Text: Hervey Allen, “Appendix 08,” Israfel: The Life and Times of Edgar Allan Poe (1934), pp. 717-718


[page 717:]



TWO letters by Mrs. Maria Clemm (“Muddie”), Poe’s aunt and mother-in-law are here printed from the originals by the courtesy of James F. Drake, Esq., of New York City.

One — Written by Mrs. Clemm from the house of Mrs. Annie Richmond at Lowell, Massachusetts, on April 11, 1850, a few months after Poe’s death concerning the copyright on Poe’s Collected Works that Griswold had in possession to her undoing. The letter is to John Neal at Portland, Maine.

Two — This letter from Mrs. Clemm, written from the Church Home in Baltimore, on October 6, 1865, shows the pitiable state of her crippled hands, by the deranged script. It is written to Gabriel Harrison of New York, then at work on his portrait of Poe, and evidently in reply to a letter of his, written to her, asking for information as to the personal appearance of Poe as data for his portrait, based upon memory and a daguerreotype (last supplementary letter of Harrison to Mrs. Clemm to that of January 31, 1865, — see J. A. Harrison, vol. II, page 433-434).


Lowell, April 11th 1850


Will you pardon me for again intruding on your time, but the kindness you have evinced for me in your kind letters encourages me to do so. I have had a letter from New York, in which I have been asked if I would say what I would take for the copyright of my dear Eddie’s works, but at the same time requested not to mention to any of my friends that they have passed out of my hands. Do you think this would be right? Will you have the kindness to advise me how to act? I have written Mr. Willis on the subject, and will be entirely guided by his and your advice. I am told the work is selling very well, but have heard nothing from the publisher concerning it. I received the paper with your kind notice, and thank you most sincerely. Will Graham think you publish the other that you mentioned having written?

God bless you dear Mr. Neal, and believe me to be your grateful and sincere friend,



(To Gabriel Harrison)

Baltimore Oct. 6, ‘65


I have just received your most welcome letter for it has been so very long since I have heard from you. I am better again, and as soon as I am able I will comply with request, now I can scarcely write these few lines. No, I have not heard from Mr. Lewis or the press either. God help any poor soul that is obliged to ask a favor, altho I am just going to ask one of you, but I feel so sure if it is in your power you will grant it I want $5 or even three more than I ever did in my whole life, cannot you procure it for me somehow, oh if you could only know how much I am in need of it, you would try to send it to me, if possible write by return of mail. I am very sad to day for tomorrow is the anniversary [page 718:] of my darling Eddie’s death, please excuse this peice of paper I have no other and have not the means of getting it I am ever your true friend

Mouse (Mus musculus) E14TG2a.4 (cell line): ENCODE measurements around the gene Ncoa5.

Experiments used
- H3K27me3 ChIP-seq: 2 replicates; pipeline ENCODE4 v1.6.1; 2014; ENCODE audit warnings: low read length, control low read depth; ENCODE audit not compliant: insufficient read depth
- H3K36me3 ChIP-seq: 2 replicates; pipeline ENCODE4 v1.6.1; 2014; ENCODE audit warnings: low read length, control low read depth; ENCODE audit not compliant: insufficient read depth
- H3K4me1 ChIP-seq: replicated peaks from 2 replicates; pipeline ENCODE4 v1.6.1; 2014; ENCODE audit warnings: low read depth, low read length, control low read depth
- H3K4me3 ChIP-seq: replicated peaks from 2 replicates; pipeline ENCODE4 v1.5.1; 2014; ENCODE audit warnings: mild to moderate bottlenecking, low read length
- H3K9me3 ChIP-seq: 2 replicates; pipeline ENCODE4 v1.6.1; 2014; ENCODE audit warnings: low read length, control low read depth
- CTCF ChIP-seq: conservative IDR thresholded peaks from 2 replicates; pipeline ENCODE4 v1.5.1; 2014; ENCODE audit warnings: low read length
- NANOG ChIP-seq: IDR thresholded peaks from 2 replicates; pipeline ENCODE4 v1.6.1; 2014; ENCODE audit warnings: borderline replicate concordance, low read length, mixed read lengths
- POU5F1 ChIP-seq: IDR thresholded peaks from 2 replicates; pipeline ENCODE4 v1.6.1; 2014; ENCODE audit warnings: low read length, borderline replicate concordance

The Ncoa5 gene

(Maria Clemm)

Dr. J. J. Moran Items

The following letter from Dr. J. J. Moran who attended Poe on his death-bed in Baltimore, on October 7, 1849, is of interest as recording an interview with Mrs. A. B. Shelton (Elmira Royster), thirty-three years after Poe’s death. If the Doctor can be believed, Mrs. Shelton was still able to weep for Poe. This is quite possible, of course.

The point is here, however, that Dr. Moran was on one of his lecture trips in which he went about the country telling about the death of Poe. At every recital the “demise of our great poet” became more edifying. At this particular stage, a really beautiful and touching climax had been achieved. A comparison of this letter with the one which Dr. Moran wrote to Mrs. Clemm on November 15, 1849, provides an insight into the growth of a certain kind of Poe legend.

Falls Church Va Febry 27, 1882



Yours recd, did not reach me until I had returned from a lecture tour to Richmond, the home of his Annabel Lee, who yet lives, is near her three score and ten. Yet she was at the lecture, 32 years have intervened since his death, and she and I, met for the first time after that period, it was a meeting I shall never forget — so deeply were we impressed, that our tears could not be restrained — but to the question asked in reference to the slip of paper sent, I answer, it is correct in the main or chief part. The word rode, should be arched — his decrees legibly &c. he was in my hands 16 hours, and 15 out the 16, was rational and perfectly conscious — I have some hope of getting Boston soon to deliver my lecture have been written to for that purpose — have also a letter from G. W. Childs of Pha In haste as I have a great number of letters to answer

I remain yours  
Respectfully —  

(Courtesy of James P. Drake, Esq.)

(Report of one of Dr, Moran’s Garbled Lectures about Poe’s death)

Dr. J. J. Moran, of Falls Church, Va,, who was with Edgar Allan Poe in his dying hours, in a recent lecture said that the slander had been reiterated that Poe died while under the influence of liquor, and nothing could be further from the fact, Upon his arrival at the hospital the doctor questioned the hackman who brought him there, and he declared that Poe was not drunk, nor was there the smell of liquor about him when he led him into his vehicle, As Poe’s last hour approached, Dr, Moran said that he bent over him and asked if he had any word he wished communicated to his friends, Poe raised his fading eyes and answered ‘Nevermore,’ In a few moments he turned uneasily and moaned, ‘Oh God, is there no ransom for the deathless spirit?’ Continuing he said; ‘He who rode the heavens and upholds the universe has His decrees written on the frontlet of every human of the limbs, a faint sigh,’ and the spirit of Edgar Man Poe had passed the boundary line that divides time from eternity.’

(Courtesy of James P. Drake, Esq.)






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